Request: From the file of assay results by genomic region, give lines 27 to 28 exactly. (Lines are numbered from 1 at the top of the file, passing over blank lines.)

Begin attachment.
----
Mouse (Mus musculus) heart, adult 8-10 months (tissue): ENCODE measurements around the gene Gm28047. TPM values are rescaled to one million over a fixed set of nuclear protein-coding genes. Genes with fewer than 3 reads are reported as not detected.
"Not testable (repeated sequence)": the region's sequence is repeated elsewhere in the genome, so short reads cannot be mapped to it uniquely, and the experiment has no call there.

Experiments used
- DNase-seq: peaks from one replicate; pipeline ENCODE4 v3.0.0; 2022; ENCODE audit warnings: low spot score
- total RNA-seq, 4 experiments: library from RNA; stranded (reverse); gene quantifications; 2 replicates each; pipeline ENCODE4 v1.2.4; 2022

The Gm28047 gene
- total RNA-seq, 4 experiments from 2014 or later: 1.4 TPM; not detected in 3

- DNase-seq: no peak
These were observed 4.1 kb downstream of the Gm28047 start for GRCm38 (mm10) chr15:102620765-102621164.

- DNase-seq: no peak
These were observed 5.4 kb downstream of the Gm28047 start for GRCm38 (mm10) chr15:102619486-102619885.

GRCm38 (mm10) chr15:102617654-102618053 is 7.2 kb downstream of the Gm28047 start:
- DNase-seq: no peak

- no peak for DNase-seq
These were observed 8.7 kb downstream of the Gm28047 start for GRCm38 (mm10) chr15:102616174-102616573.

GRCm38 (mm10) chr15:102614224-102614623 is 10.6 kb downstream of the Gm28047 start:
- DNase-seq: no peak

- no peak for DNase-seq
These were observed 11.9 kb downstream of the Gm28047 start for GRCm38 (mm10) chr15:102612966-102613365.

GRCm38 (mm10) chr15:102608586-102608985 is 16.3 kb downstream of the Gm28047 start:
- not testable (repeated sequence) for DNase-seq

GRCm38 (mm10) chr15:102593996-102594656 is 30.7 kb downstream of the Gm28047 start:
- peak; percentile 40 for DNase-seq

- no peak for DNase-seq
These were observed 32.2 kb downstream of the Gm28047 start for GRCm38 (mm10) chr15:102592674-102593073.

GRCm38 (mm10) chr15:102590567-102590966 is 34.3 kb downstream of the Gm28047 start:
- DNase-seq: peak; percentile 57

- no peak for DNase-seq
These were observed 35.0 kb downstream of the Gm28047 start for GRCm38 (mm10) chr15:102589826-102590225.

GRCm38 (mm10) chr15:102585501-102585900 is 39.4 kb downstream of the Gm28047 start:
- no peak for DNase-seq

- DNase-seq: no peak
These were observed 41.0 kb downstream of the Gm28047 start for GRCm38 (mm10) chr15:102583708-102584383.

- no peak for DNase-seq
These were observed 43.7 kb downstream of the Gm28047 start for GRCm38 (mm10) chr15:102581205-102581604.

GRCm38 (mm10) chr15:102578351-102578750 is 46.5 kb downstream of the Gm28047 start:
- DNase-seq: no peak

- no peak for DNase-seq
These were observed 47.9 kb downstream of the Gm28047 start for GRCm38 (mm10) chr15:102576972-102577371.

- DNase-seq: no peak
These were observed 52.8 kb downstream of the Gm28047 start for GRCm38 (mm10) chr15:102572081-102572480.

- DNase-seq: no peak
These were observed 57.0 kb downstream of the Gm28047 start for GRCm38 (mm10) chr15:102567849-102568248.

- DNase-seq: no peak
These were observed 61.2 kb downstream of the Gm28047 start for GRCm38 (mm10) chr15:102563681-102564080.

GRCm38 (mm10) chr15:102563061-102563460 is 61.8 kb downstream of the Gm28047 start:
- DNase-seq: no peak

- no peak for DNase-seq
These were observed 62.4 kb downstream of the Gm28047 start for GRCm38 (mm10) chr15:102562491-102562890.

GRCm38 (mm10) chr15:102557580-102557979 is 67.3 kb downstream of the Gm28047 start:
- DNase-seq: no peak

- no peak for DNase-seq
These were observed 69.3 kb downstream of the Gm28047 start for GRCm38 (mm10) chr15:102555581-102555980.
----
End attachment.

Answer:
- DNase-seq: peak; percentile 57

- no peak for DNase-seq